The first thing I asked was – Will this come to Azure Data Studio. I got an immediate response from Sydney Smith PowerShell Program Manager saying it is on the roadmap

Install dependencies

To be able to run the notebook, you need to install some dependencies. First install the .NET CORE SDK which you can download from https://dotnet.microsoft.com/download This needs admin permissions to install.

You also need a Python installation – You can use Anaconda, which you can download from here https://www.anaconda.com/distribution/ This does not need admin to install

Add Anaconda to Windows Terminal

I have added the Anaconda prompt to Windows Terminal so that I have one entry point for all my CLIs. Open the settings file and add the code below. (It will also give you an icon and background.

        {
            // Make changes here to the Anaconda.exe profile
            "guid": "{0caa0dad-35be-5f56-a7ff-afceeeaa6101}",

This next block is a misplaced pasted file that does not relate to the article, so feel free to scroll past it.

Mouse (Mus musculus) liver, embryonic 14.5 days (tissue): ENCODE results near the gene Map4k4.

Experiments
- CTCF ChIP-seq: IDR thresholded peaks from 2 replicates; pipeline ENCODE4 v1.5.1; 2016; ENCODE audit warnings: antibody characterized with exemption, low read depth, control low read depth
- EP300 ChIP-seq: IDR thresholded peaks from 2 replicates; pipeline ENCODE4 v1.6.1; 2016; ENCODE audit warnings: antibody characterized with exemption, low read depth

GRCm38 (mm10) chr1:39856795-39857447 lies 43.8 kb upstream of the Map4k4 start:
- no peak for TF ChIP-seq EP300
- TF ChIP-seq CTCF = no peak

"name": "Anaconda",
            "commandline": "cmd.exe /K C:\\Users\\mrrob\\Anaconda3\\Scripts\\activate.bat",
            "hidden": false,
            "backgroundImage": "C:\\Users\\mrrob\\Anaconda3\\Menu\\anaconda-navigator.ico",
            "icon": "C:\\Users\\mrrob\\Anaconda3\\Menu\\anaconda-navigator.ico",
            "backgroundImageAlignment": "topRight",
            "backgroundImageStretchMode": "uniform",
            "backgroundImageOpacity": 0.1
        }

and it appears in the drop down

With Anaconda installed, check that that the kernel is available on your path. If like me you have Azure Data Studio installed, you will have additional kernels but the important one line here is

python3 C:\Users\USERNAME\Anaconda3\share\jupyter\kernels\python3

In Windows Terminal move to a PowerShell 7 prompt and install the dotnet interactive tool

dotnet tool install --global Microsoft.dotnet-interactive

Then you can install the .NET kernel in your Anaconda prompt using this command

dotnet interactive jupyter install

Sometimes new things have errors

I had an error when I tried this first time

Could not execute because the specified command or file was not found.
Possible reasons for this include:
* You misspelled a built-in dotnet command.
* You intended to execute a .NET Core program, but dotnet-interactive does not exist.
* You intended to run a global tool, but a dotnet-prefixed executable with this name could not be found on the PATH.

This is easily fixed by adding %USERPROFILE%\.dotnet\tools to my path with set PATH=%PATH%;%USERPROFILE%\.dotnet\tools